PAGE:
AIC  
Conservation
Services

 
Finding a
Conservator

 

CIPP's anniversary year


Conservation Services

 

Clients can expect professional service from a Conservator in Private Practice. CIPP members provide a wide range of services including not only treatment of works of art but also consultation about the long term care of objects. They can provide advice on the exhibition, storage, and handling of works of art, and recommendations for climate control and security. They can suggest proper shipping and transportation for collections or individual objects. CIPP members can also help their not-for-profit clients obtain grants to support conservation activities.

handling large sculpture

 
conservator at work

 
Conservators in Private Practice are trained in many technical specialties. Members may treat paintings, books and paper, photographs, furniture, textiles, decorative objects, or outdoor sculpture. Some CIPP members are conservation scientists, providing technical analysis of objects and materials. Other members specialize in consultative services, providing collection surveys, advice on exhibition and storage, and other services to a wide range of clients. They can also train museum staff or private collectors in proper art handling procedures, basic examination techniques, and special training in disaster preparedness and response.
 

 
Conservation labs often include much high tech equipment to carry out the required treatments. Microscopes, hot tables, suction tables, and light tables provide the conservator with the proper methods to examine and treat works of art. Computers provide not only research capabilities and record keeping and office functions, but also can be used in photographic documentation of works being treated and as aids in examination by being linked to microscopes and other equipment.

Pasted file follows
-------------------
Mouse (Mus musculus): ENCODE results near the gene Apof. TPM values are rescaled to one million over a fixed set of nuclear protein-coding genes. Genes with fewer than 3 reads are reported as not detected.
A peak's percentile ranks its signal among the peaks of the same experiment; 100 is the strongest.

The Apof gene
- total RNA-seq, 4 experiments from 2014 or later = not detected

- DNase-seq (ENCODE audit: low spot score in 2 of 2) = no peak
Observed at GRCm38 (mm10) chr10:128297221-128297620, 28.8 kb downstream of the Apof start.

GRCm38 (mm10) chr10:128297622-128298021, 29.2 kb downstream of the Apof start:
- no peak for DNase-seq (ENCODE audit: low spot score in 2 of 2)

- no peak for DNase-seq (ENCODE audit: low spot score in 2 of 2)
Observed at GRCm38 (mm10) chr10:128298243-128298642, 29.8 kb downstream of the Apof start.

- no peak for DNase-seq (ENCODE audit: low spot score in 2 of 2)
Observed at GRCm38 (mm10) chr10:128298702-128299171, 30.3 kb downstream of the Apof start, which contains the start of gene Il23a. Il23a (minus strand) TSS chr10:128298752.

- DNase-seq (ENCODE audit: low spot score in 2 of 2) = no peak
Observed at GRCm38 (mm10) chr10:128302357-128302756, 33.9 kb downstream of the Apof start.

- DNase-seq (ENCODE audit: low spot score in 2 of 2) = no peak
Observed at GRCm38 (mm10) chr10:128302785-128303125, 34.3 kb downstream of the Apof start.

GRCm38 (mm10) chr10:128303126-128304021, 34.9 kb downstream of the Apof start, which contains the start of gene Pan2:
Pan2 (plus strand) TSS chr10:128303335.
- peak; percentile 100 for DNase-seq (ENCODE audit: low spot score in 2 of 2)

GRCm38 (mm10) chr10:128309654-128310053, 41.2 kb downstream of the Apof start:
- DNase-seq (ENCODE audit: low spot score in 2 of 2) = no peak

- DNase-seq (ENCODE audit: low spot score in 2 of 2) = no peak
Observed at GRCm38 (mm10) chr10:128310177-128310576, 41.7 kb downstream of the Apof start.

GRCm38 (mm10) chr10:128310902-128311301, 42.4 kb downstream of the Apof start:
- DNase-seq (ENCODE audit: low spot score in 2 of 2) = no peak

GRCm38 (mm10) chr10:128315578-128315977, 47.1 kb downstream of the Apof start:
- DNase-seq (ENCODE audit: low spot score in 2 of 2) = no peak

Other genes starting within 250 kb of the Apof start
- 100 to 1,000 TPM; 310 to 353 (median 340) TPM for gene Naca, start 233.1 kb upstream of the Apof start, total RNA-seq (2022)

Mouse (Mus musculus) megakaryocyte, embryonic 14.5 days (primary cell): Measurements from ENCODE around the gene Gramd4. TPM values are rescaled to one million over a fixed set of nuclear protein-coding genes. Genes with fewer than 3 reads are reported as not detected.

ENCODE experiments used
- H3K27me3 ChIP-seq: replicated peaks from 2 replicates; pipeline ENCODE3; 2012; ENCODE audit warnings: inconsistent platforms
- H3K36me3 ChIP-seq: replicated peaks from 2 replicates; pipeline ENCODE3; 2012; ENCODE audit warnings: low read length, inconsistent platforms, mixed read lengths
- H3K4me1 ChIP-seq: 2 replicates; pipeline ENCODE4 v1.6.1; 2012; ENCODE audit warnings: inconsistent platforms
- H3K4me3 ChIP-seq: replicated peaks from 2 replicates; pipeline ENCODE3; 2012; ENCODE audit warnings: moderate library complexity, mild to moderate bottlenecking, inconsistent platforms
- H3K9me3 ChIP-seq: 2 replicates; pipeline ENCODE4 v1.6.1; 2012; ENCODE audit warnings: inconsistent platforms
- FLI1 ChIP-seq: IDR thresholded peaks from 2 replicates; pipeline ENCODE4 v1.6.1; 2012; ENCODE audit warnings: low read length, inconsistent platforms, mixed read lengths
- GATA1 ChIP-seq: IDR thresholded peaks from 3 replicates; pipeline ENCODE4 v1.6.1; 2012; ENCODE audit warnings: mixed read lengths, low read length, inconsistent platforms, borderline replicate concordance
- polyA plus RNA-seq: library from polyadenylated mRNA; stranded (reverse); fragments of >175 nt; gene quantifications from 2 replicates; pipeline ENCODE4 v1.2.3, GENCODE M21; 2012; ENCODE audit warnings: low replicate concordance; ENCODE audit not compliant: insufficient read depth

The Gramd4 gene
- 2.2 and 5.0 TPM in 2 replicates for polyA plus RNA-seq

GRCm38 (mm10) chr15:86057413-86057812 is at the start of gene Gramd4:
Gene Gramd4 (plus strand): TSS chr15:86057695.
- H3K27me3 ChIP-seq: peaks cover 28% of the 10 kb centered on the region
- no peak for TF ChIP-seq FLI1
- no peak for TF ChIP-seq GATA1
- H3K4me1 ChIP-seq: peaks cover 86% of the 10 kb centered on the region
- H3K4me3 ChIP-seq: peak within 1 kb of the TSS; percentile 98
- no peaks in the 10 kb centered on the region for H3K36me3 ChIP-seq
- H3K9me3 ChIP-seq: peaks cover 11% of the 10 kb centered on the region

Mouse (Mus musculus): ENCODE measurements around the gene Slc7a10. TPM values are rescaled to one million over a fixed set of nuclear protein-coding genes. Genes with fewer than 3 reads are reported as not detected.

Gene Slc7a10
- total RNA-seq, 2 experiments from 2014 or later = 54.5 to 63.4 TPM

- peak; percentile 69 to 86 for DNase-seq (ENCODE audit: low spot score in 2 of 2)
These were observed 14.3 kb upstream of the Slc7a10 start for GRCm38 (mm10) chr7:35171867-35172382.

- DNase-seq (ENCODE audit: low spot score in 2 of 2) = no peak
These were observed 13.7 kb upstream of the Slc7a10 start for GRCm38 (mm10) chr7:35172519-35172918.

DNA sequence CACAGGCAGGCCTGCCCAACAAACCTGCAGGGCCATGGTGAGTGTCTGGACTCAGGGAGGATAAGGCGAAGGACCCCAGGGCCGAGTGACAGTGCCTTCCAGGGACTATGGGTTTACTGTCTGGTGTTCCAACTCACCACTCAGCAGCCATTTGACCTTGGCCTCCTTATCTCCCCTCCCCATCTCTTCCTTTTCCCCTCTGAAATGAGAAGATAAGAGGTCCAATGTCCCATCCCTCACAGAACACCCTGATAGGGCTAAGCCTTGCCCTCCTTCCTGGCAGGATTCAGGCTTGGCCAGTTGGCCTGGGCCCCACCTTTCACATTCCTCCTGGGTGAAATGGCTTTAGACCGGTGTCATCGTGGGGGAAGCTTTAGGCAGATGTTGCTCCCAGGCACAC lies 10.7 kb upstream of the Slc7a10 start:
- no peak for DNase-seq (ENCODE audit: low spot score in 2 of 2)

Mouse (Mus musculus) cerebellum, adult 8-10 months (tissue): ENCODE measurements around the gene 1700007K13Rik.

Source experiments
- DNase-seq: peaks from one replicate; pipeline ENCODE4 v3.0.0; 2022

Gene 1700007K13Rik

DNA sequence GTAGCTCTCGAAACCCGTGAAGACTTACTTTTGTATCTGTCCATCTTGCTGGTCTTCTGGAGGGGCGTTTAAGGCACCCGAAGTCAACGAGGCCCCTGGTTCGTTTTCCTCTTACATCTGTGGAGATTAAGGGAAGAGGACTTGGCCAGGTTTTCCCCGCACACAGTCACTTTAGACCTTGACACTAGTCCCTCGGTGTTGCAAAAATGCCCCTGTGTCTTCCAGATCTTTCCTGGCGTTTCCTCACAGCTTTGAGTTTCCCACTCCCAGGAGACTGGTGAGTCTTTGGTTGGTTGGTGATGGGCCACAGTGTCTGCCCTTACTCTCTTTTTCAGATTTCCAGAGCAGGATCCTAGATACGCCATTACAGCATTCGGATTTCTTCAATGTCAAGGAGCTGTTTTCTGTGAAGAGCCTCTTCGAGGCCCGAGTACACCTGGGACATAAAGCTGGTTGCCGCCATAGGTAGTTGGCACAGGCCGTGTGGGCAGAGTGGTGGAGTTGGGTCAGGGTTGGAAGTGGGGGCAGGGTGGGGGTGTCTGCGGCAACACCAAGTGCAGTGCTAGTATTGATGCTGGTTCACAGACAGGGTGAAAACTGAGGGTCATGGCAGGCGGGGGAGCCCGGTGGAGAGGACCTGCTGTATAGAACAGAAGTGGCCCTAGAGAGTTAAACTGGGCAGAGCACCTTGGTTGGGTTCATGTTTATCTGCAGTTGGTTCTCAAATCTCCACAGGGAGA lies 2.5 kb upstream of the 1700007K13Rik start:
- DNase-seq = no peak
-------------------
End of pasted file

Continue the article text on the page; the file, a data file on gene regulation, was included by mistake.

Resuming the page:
conservation lab view
treating sculpture

 
Conservators in particular specialties may have other equipment specific to their work. A paper or textile conservator may have a special sink for washing soiled objects, a book conservator may have a book press to repair damaged volumes, and a sculpture conservator may have a hoist for moving large works in marble or bronze. Spray booths, solvent cabinets, and special ventilation systems provide a safe work environment for the conservator and extra security for the lab and its contents.
 

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